Earlier in our blogs we have brought for you top 5 Python certification courses and Python Project for Beginners. Also, different types of games that you can build using Python. For instance, helicopter and car game, Pong game and flappy bird. So, here is our new blog on common mistakes Python developer should avoid.

Python is a multi-function programming language. This is because, contrary to, other languages like HTML, CSS, JavaScript etc., it can be utilized for other kinds of programming. Due to the strong growth of software development, the popularity of Python has heightened. It is comparatively easy to use than Java and C which is why Python is perfect for beginners. Sometimes beginners take an easy way out for the problems they face. They use easy methods to make the code work. But working code does not always means that it is the right way. So here we bring you some of the common mistakes Python developer should avoid:

Top 4 Common mistakes Python developer should avoid are as follows :

1:Inaccurate Indentation

When there is a code block in Python, every line of the block must be shown by the same amount. In contrary to other languages, in Python, Indentation has a wider meaning. It is not just for making the code look clean but points out that the statement belongs to which block of code. One of the examples of Indentation error is mixing spaces and tabs. For example, if you mix a tab or a space together it is difficult to point out. Whatever you see in editor is not seen by python when tabs are being counted as spaces. Notebook Jupyter replaces tabs with spaces but gives out a lot of errors. So, to prevent this from happening use all tabs or all spaces for the entire code block.

2:    Proper use of Class variables

In Python, class variables are used as dictionaries and MRO (Method Resolution Order) is followed. It gives the class search path used by python to find the right classes used in multi-inheritance. This can cause problems to python unless handled properly. For example

class A:
   def rk(self):
       print (” In class A”)
class B(A):
   def rk(self):
       print (” In class B”) 
r = B ()
r.rk ()

The code is followed in the order from B to A due to Method resolution Order (MRO). And this causes a problem in the python.

3: globals Use case:

Variable that are created outside of a function are called Global variables. Global variables are both used inside and outside of a function. A local variable that is defined for the block and is only available for that block. It is not accessible outside the block. The use of Global variables allows you to change the global function locally without any problem. For example:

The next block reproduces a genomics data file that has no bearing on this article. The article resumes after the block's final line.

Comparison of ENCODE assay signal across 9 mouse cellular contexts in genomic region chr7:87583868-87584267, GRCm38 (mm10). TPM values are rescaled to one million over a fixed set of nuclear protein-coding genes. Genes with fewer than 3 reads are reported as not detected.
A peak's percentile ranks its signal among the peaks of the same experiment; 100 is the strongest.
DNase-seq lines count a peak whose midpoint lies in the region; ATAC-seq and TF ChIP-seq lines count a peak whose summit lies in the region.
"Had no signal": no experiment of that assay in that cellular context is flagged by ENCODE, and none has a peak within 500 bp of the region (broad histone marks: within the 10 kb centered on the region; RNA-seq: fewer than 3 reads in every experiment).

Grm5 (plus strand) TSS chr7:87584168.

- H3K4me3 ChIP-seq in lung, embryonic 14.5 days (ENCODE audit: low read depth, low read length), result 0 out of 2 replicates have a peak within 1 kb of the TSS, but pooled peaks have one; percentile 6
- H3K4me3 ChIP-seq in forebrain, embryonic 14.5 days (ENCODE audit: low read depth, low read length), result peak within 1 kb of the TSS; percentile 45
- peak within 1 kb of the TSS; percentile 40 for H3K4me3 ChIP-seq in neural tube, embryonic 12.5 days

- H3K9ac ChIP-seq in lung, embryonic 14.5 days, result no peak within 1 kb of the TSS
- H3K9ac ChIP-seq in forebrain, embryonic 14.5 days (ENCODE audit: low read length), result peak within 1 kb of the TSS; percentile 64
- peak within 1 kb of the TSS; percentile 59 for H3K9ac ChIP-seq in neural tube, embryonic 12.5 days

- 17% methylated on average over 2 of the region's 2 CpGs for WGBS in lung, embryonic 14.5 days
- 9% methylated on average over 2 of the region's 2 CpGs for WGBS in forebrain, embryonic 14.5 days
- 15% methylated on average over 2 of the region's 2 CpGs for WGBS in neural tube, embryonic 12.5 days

a = 1 # a variable    

def increment():
    a += 1
    return a

def increment2():
    global a # can make changes to global variable "a"
    a += 1 
    return a
  
increment()  # UnboundLocalError: local variable 'a' referenced before assignment
increment2() # returns 2

As a beginner you love using global it saves you from passing all the arguments you need to pass for the function. But guess what you are in danger of an error.

While global variables can be changed by any part of the code making it difficult to remember or reason of why and where it was used. No access control while using global variable. Global variable causes tight coupling of codes and it can cause namespace pollution.

4:Not Using mutable objects properly:

This can be a surprise for all the new python learners out there as this is quite a new thing in this language.

Two kinds of objects in python.

Mutable objects are those objects that change their content without changing their identity.Whereas immutable objects are those which can’t be changed. Immutable objects can be int, float, string, bool, and tuple which are built in.And there are mutable data types like listset, and dict. So, you can change the contents of list, for example: list_[2] = ‘abed’

When the arguments are immutable. And when the function is called twice without feeding the value for the list it takes the default value. A new empty list would be created if second list argument is not given.

It means default arguments are only evaluated once the function is defined. This means calling on the function again and again would not change the default arguments.

So, a default argument is mutable and is changed every time function is called. The fix we have for this is to use None as the default value.   

Conclusion:

Here are some common mistakes python developers Should Avoid. We are here to give you the head start as we learned it the hard way you can learn through this blog in a simple and effective way.